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Security breaches vary widely at U.S. airports will soon run a four-part series examining the challenges facing U.S. airport security. In this preview story, examines data on security breaches and weapons detected at the largest U.S. airports.

By Mike Fish

ATLANTA, Georgia (CNN) -- The three airports from which September's terrorist hijackings originated had some of the nation's lowest rates for detecting weapons, according to an analysis of Federal Aviation Administration data.

Logan International in Boston, Washington Dulles in Dulles, Virginia, and Newark International in New Jersey had the first-, third- and fourth-lowest weapons detection rates among the 25 U.S. airports with the largest passenger volume, according to a computer-assisted analysis of 10 years of federal aviation enforcement information.

Airport security has come under increased scrutiny following the September 11 terrorist attacks. The two Boeing 767s that terrorists crashed into the World Trade Center originated at Logan. The hijacked Boeing 757 that attacked the Pentagon took off from Dulles on the morning of September 11, and the Boeing 757 that crashed in rural Pennsylvania originated in Newark.

weapons-related violations

Since 1998, at least five reports from the General Accounting Office, the investigative arm of Congress, have warned of the security system operating in the U.S. airline industry, pointing to the ease with which the system can be breached.

"For the longest time critics have claimed, and I am one of them, that the airline industry leans on their security guard companies to process people quickly," said Charles Slepian, a New York-based attorney and aviation security consultant. "In cities with large populations, you'll see they move people faster, which means they are not opening bags and taking away things that could be a weapon."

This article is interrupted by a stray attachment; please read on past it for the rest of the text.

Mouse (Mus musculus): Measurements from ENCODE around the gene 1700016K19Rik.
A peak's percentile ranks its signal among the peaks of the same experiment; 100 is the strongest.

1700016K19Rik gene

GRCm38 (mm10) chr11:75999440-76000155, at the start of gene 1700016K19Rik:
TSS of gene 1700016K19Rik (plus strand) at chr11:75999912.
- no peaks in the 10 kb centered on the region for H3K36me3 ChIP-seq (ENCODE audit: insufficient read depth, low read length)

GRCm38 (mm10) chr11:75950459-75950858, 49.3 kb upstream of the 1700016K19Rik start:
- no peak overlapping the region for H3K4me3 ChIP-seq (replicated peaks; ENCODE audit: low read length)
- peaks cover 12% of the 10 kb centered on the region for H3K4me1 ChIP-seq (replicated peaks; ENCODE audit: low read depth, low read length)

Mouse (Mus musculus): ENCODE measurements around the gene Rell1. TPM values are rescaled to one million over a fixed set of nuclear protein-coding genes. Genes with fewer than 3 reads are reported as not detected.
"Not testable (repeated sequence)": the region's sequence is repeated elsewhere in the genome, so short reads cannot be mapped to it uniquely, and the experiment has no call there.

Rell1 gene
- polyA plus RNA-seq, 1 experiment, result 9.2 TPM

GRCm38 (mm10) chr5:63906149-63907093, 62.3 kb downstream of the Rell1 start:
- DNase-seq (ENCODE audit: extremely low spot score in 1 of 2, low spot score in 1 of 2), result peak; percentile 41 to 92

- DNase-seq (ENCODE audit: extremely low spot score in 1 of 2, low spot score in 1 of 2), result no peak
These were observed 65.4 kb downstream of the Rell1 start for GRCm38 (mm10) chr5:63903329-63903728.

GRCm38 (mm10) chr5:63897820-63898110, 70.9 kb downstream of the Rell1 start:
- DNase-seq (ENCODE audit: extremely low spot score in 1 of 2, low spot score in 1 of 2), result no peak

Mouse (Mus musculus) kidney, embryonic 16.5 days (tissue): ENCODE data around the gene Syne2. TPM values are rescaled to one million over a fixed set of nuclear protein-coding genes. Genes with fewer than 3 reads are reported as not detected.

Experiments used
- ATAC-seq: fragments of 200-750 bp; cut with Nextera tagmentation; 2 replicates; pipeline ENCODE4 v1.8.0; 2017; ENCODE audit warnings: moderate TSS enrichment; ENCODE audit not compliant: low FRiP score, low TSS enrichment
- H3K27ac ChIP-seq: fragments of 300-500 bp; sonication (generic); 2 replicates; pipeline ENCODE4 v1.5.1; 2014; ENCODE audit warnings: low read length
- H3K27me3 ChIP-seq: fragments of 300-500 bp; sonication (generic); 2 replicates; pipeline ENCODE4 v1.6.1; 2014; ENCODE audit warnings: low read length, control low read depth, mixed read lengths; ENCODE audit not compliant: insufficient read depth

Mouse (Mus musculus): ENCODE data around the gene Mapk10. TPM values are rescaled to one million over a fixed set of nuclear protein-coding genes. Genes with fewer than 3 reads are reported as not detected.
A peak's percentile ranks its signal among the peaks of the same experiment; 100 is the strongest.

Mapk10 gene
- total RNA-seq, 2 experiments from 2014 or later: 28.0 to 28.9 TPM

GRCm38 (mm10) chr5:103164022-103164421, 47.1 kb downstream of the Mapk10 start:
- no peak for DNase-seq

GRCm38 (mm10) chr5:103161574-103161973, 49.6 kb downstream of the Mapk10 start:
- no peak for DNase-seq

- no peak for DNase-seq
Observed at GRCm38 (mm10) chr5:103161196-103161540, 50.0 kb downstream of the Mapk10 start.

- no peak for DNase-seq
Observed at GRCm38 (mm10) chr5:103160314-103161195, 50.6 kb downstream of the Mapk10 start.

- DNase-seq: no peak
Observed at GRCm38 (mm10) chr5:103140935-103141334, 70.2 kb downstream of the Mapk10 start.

That assertion was disputed by United Air Lines spokesman Chris Brathwaite.

"We are in complete compliance with the FAA and all of their security directives," Brathwaite said. "Our policies are exactly what the FAA wants us to do."

The analysis of FAA Enforcement Information System database reports from 1991 through 2000 indicates the weapons that were caught by airline screeners as a percentage of all reported security violations at each airport.

Weapons include firearms, knives, explosives, tear gas and incendiary devices.

Some of the non weapons-related violations include unauthorized vehicles on tarmacs; failure to run luggage through X-ray equipment before being loaded onto a plane; and allowing people without proper security badges to enter secure areas

Boston had lowest rate of weapon detection, data shows

The analysis shows that at Logan, only 5.7 percent of all security violations were weapons-related. Washington Dulles had the third-lowest rate of weapon detection at 9.7 percent, just behind Minneapolis-St. Paul, followed by Newark International at 10.1 percent, according to the analysis. The national average for the top 25 airports was a 17.7 percent detection rate.

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The reasons for the varying rates could be due to differing gun cultures in the regions of the United States, passenger volume at airports, varying state gun laws and the differing companies contracted to provide security at the airports.